This guide covers the pros and cons of 97 LTV conventional versus FHA loans. Down payment is the biggest negative factor for first-time home buyers. Saving money these days with the high cost of housing, food, gas, insurance, and raising a family. It makes it difficult for a family to save money for a home purchase. Many hard-working families can easily afford homes.
Most middle-class working Americans do not have the down payment and closing costs required for a home purchase. FHA, VA, USDA, and Fannie Mae/Freddie Mac’s mission is to promote home ownership. Mortgage agencies are competing by promoting home ownership by offering low down payment home purchase programs.
Besides VA loan programs and USDA loan programs, all residential loan programs require down payments. All real estate transactions come with closing costs. The minimum down payment required for FHA loans on a home purchase is 3.5%. Conventional loans require a 5% down payment.
Reducing Eligibility Requirements To Promote Home Ownership
HUD, Fannie Mae, Freddie Mac, VA, and USDA want to promote home ownership. Since late 2013, lending guidelines on all loan programs have lightened up. Credit score requirements and credit guidelines have loosened with FHA loan programs. Fannie Mae and Freddie Mac revived the 3% down payment home purchase program to compete with FHA and promote homeownership for first-time homebuyers.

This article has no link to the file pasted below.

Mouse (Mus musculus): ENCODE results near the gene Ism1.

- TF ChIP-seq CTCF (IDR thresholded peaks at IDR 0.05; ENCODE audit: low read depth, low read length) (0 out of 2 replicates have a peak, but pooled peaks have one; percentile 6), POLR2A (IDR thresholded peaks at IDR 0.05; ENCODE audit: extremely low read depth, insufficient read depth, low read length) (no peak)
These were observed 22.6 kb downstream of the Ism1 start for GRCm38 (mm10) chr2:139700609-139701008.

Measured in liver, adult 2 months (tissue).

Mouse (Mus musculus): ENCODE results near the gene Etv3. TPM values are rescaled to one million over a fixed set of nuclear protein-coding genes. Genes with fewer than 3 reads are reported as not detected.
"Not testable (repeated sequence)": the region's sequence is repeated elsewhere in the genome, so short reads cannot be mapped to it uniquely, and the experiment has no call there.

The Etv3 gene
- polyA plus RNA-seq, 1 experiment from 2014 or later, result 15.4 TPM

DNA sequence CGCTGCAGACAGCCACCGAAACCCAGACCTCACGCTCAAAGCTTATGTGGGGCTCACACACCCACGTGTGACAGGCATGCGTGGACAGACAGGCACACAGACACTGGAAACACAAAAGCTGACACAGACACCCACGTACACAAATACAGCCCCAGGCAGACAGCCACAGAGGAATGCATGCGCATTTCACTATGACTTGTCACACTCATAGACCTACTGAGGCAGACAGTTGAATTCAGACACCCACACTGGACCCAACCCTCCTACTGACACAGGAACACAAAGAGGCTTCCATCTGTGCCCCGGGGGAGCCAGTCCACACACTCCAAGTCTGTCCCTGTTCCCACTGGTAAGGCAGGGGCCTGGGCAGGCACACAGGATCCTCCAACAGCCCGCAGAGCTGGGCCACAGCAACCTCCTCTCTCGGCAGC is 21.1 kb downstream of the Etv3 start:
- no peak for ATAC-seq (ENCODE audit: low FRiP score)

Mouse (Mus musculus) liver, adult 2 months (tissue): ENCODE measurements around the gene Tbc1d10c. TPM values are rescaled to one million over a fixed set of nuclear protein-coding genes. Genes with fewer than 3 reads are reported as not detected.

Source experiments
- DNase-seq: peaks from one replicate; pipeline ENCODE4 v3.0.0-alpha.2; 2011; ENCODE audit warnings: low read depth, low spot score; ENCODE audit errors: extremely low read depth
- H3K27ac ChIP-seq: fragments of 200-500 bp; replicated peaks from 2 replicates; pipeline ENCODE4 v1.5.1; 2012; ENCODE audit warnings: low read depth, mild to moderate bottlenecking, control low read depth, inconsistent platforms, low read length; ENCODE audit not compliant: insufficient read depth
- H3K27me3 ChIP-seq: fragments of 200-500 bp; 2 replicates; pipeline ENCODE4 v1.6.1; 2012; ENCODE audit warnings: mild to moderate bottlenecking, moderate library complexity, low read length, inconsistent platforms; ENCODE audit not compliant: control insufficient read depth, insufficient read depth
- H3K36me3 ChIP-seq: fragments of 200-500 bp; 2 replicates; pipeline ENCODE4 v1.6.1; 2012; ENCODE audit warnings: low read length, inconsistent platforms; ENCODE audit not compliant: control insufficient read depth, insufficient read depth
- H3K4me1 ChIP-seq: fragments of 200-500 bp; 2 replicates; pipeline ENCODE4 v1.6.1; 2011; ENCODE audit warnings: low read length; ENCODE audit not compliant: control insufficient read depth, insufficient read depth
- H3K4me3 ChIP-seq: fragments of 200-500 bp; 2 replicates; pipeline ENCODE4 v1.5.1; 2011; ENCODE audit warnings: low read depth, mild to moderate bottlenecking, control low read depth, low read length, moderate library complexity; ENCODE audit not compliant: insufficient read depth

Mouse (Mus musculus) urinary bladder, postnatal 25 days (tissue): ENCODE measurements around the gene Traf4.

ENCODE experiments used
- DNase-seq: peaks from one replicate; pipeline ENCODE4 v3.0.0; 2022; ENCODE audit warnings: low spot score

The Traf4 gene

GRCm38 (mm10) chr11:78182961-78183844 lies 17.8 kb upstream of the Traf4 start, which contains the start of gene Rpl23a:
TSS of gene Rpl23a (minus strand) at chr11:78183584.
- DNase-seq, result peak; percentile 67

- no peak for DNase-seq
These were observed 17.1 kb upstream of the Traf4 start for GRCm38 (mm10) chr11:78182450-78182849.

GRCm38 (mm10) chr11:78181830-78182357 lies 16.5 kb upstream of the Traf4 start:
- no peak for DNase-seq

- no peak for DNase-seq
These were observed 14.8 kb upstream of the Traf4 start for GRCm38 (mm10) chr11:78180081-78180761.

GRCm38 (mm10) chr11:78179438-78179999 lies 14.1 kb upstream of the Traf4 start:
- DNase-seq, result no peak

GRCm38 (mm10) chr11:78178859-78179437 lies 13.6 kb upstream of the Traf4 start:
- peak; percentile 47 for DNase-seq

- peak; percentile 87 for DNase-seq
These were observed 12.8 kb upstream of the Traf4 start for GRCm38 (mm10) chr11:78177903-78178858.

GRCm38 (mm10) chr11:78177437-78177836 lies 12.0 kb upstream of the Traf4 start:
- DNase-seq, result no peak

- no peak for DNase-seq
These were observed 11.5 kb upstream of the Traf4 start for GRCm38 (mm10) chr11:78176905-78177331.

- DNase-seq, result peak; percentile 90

The low down payment requirements will make a renter think twice about renewing their lease on a rental. This should make any renter consider home ownership. Why rent when I can buy?
HUD’s minimum down payment requirement is 3.5% on a home purchase. Fannie Mae and Freddie Mac’s down payment requirement was 5%. However, Fannie Mae and Freddie Mac re-launched the 3% down payment conventional loan program to compete with FHA, also called the 97 LTV Conventional loan. The following paragraphs will cover the benefits of 97 LTV conventional versus FHA loans.
Benefits of 97 LTV Conventional Versus FHA Loans
There are many benefits to 97 LTV Conventional versus FHA loans. For home buyers limited with the down payment for a home purchase, the 97 LTV Conventional Versus FHA loans are better due to the 3.0% down payment requirement versus the 3.5% FHA loans. However, the home buyer needs to qualify for conventional guidelines.
Conventional loans have tougher eligibility requirements than FHA loans. The minimum credit score to qualify for a conventional loan is 620 versus 580 required for a 3.5% down payment FHA loan. The waiting period after bankruptcy for an FHA loan is two years Chapter 7 discharge date. 4-year waiting period for a conventional loan
There is a three-year waiting period to qualify for an FHA loan after a deed-in-lieu of foreclosure and short sale versus a four-year waiting for conventional loans. There is a three-year waiting period to qualify for an FHA loan after the recorded date of foreclosure versus a seven-year waiting period after a standard foreclosure for conventional loans.
Eligibility Requirements on 97 LTV Conventional Versus FHA Loans